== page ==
Wednesday, June 27, 2012

Works Cited

In my previous life (dating back to pre-Ryder times), I was an English teacher. I have, therefore, written many, many, many citations for articles, books, websites. It has never been fun. I taught my kids how to write citations. It was never fun...and I like to think that I made not fun learning things fun....but not bibliographic entries. Even the word is no fun.

But I just for the very first time (in either lifetime) wrote a citation for an article in a magazine that I had written. And well...yeah...that was pretty fun. (I am also a big nerd, but I'm pretty sure after reading that last sentence you didn't need me to tell you this :) Sooooo, the citation wasn't really needed, and it was posted at the end of the article I just posted on my blog. (I'm not a big enough nerd to have written an entire paper just so that I could cite my own least not yet, anyways!) But I looked up the format just to make sure that I hadn't forgotten it in the last four years of learning really important which superheros fight with shields and which ones can fly, or how to pack a diaper bag without leaving something important out (not sure I ever actually learned that one, come to think of it :)

Thanks so much to all of you who have left kind comments on the blog and on my facebook page. I've loved writing for my blog where I have no due dates, no grades, and fun background changes, and where so many friends have taken the time to read and to comment on what I have written. I have really enjoyed writing for the fun of it, and although my posts aren't regular, I am determined to keep the blog fun...which means no stressing about it...even if I haven't posted in a very long time or have not a single post about a birthday. But I am grateful to have realized that I actually do like to write and to play with trying to use words to create an emotion or an image or a moment, and I think through all the writing I had to do for school, I had forgotten how to write just for the enjoyment of it.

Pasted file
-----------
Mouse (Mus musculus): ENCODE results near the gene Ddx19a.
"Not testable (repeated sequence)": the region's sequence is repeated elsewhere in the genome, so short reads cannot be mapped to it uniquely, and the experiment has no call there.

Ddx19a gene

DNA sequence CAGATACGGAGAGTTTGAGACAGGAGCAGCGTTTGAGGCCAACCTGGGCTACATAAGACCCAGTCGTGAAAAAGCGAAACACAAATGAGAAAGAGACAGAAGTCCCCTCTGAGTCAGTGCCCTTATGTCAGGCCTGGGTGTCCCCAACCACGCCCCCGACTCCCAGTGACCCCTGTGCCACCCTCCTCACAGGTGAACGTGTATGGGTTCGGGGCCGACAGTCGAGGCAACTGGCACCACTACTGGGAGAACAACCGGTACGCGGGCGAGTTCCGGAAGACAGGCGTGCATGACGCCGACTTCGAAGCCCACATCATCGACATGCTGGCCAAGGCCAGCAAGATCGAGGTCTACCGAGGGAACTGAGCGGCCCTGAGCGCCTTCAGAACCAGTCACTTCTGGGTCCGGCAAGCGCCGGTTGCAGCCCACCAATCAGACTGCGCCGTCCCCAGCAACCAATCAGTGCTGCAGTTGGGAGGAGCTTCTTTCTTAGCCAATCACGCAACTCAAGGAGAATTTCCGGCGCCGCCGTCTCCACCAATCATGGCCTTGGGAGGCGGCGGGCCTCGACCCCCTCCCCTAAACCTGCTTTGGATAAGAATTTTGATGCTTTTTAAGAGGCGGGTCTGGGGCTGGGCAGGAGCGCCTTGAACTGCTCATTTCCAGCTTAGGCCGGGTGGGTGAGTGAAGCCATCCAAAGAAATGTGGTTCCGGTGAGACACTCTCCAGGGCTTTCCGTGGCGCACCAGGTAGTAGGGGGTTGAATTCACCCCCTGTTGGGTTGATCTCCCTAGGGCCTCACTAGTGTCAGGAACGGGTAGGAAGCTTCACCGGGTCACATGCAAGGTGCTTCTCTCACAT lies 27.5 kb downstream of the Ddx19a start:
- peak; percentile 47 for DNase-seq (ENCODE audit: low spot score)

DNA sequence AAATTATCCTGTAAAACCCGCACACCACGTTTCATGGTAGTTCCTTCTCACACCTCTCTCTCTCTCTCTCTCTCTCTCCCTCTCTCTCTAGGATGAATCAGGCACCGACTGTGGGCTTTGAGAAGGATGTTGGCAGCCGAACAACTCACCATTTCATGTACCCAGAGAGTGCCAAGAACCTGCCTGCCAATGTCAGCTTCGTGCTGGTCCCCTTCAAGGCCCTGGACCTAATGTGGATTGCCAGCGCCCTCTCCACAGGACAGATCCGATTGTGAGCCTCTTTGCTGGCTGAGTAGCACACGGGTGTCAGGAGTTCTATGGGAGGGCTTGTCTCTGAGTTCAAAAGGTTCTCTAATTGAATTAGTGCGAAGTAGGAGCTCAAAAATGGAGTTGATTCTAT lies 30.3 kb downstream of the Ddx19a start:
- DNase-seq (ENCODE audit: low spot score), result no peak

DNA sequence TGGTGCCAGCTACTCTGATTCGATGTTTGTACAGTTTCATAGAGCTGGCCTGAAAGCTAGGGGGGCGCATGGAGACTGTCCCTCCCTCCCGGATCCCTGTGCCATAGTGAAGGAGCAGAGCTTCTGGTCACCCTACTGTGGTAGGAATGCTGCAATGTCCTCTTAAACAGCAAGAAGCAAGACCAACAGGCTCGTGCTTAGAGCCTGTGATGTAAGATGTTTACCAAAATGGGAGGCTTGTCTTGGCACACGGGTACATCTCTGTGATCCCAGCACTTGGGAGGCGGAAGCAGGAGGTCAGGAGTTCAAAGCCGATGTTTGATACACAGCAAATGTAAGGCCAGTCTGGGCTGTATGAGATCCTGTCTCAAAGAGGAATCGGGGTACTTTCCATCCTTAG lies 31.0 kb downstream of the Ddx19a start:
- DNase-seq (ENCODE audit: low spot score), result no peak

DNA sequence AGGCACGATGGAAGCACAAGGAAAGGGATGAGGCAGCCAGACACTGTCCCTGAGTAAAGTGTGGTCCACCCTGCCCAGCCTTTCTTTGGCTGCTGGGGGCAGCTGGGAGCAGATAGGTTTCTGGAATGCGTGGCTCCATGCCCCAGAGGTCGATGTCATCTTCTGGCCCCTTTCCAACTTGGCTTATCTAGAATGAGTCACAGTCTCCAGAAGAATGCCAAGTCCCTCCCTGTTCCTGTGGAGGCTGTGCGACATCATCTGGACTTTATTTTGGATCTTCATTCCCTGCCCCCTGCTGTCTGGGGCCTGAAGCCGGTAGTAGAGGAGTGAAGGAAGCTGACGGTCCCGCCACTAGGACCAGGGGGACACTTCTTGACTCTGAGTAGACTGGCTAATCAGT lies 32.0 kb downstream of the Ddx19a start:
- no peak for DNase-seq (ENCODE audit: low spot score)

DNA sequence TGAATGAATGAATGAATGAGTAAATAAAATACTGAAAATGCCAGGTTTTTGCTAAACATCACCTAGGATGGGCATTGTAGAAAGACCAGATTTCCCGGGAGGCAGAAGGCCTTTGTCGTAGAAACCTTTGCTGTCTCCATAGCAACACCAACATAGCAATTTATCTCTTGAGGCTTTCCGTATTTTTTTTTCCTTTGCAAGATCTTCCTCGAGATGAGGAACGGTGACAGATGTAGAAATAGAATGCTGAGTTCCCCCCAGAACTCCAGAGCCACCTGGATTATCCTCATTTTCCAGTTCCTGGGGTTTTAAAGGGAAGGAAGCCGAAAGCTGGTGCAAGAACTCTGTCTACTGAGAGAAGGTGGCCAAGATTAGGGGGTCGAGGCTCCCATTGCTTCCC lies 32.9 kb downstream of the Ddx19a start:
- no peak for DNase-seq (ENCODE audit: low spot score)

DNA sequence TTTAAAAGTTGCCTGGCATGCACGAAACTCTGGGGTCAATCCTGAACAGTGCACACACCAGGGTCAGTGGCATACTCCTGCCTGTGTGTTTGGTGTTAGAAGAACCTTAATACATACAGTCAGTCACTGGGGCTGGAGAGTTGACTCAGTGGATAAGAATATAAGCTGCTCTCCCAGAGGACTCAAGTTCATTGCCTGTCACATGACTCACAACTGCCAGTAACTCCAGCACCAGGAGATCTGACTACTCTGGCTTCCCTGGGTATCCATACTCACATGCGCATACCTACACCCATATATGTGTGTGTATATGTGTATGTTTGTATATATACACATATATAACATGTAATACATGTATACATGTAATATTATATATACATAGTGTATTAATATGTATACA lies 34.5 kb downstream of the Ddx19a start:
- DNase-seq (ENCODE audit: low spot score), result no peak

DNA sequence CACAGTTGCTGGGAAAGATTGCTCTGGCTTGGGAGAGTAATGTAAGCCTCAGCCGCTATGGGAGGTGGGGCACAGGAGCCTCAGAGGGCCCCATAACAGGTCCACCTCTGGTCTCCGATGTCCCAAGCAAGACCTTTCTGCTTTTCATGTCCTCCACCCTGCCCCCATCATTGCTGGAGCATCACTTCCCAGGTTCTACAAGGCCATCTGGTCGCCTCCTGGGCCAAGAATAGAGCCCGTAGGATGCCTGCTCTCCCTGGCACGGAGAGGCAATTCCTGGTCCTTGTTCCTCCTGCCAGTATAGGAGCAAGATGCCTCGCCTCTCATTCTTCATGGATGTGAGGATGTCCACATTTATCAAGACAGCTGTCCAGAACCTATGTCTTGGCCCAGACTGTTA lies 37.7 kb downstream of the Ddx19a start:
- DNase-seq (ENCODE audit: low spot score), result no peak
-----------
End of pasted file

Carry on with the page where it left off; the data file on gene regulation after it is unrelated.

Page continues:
I was so excited when Cody's mom called to say congratulations on being published. But I was also surprised. I had sent in a few articles to Think magazine a few weeks earlier, but I didn't realize that any of them would be published until she called saying she had seen my article in the magazine while visiting in Middle Tennessee. She didn't have time to read it, so she didn't know what it was about, and it was fun waiting for the subscription to come in, so we could all see what I had written about :) I am very grateful to Think magazine for allowing me the opportunity to write for them, and to see my words on thick, shiny magazine paper! Thank you all for the encouragement you've given me as a friend, a mom, and a writer.

I've posted the article below, along with the know, just in case you might be as big of a nerd as I am :)

***The picture in the post is of Ryder in his Batman costume. This picture is not in the magazine, and the picture of the kid in the cape in the magazine is not Ryder, but the picture they chose is pretty amazing :)

When Christian is a Given

To add to his eating noise, my four year old now has a thinking noise and a loving noise. The loving noise is in Spanish. He likes to wear a cape, his good guy bracelet, and carry a shield while he carries around Mannienewt (his imaginary squirrel) in his pocket. There are so many things I love about this boy, whose name is Batman for today, but one of my favorite things about him is that he is not afraid to be himself.

So when a friend asked on her facebook page, “What one trait would you love to instill in your child. Christian is a given,” I thought about my answer as I read the responses of other friends. I read so many wonderful qualities that thoughtful, precious parents desired to instill in their children. I read each one and agreed that being gracious, or a leader, or grateful, or kind, or sympathetic were certainly qualities that I wanted my son to grow in. In thinking about how much I loved my son’s individuality and how I hope he never loses that under pressures to fit in with others, I decided to type this for my answer. But I was hitting delete before I finished my sentence, because I realized that no one has ever been truer to Himself, His purpose, and His identity than Christ.